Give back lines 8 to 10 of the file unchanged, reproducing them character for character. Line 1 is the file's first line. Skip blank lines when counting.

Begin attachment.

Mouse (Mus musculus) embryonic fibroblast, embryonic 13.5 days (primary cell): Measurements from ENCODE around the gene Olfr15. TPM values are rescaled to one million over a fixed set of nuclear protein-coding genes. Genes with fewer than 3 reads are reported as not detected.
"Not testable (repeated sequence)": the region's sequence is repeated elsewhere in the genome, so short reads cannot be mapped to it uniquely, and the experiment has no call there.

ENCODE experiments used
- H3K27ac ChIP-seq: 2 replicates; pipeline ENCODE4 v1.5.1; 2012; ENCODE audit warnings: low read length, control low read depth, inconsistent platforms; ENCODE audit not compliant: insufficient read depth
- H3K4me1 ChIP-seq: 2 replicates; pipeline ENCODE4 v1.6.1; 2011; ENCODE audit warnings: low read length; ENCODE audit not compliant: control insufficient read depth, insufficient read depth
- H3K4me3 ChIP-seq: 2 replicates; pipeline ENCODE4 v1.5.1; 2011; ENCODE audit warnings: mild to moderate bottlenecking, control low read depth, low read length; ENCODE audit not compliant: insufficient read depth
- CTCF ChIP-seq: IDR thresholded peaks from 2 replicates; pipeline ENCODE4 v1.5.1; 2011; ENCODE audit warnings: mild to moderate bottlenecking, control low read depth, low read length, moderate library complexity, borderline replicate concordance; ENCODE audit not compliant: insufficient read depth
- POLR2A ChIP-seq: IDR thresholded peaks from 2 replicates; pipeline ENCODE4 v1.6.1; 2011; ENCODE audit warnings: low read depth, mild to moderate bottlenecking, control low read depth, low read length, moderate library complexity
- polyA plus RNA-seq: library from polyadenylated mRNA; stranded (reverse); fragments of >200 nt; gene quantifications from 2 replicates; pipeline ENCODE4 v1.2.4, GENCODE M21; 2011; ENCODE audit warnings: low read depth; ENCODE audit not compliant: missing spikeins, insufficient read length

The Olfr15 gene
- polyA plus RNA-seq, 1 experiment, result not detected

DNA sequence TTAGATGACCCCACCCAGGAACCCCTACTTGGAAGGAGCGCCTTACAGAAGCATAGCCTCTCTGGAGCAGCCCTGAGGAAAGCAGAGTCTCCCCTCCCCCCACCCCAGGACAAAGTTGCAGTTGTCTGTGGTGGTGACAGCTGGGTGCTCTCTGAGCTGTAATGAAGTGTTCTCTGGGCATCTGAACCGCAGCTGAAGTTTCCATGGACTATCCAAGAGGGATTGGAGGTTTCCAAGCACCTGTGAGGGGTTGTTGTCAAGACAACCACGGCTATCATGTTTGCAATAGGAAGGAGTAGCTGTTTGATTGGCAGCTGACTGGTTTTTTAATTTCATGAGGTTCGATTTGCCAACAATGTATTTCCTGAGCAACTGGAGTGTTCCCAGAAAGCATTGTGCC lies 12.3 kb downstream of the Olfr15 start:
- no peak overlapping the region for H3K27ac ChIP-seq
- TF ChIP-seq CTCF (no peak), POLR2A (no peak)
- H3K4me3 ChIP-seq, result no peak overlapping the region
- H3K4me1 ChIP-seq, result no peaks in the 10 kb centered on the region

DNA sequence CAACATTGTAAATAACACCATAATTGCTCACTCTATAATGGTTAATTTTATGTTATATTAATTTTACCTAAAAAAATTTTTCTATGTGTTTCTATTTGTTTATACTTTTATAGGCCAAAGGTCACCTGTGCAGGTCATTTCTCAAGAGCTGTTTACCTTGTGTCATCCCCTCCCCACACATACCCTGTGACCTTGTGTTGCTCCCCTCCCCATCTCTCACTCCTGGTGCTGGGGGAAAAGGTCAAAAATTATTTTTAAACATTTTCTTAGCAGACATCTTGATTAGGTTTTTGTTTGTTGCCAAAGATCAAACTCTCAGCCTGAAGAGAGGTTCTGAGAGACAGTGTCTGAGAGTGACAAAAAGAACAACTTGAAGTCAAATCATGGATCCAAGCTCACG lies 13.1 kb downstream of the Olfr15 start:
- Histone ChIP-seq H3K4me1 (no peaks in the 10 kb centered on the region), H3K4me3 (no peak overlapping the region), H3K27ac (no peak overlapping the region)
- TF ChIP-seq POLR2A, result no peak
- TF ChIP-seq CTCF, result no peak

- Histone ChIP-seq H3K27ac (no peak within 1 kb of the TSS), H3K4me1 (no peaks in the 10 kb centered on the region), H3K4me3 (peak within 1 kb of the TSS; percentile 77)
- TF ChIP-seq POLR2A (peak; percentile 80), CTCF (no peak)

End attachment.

- POLR2A ChIP-seq: IDR thresholded peaks from 2 replicates; pipeline ENCODE4 v1.6.1; 2011; ENCODE audit warnings: low read depth, mild to moderate bottlenecking, control low read depth, low read length, moderate library complexity
- polyA plus RNA-seq: library from polyadenylated mRNA; stranded (reverse); fragments of >200 nt; gene quantifications from 2 replicates; pipeline ENCODE4 v1.2.4, GENCODE M21; 2011; ENCODE audit warnings: low read depth; ENCODE audit not compliant: missing spikeins, insufficient read length

The Olfr15 gene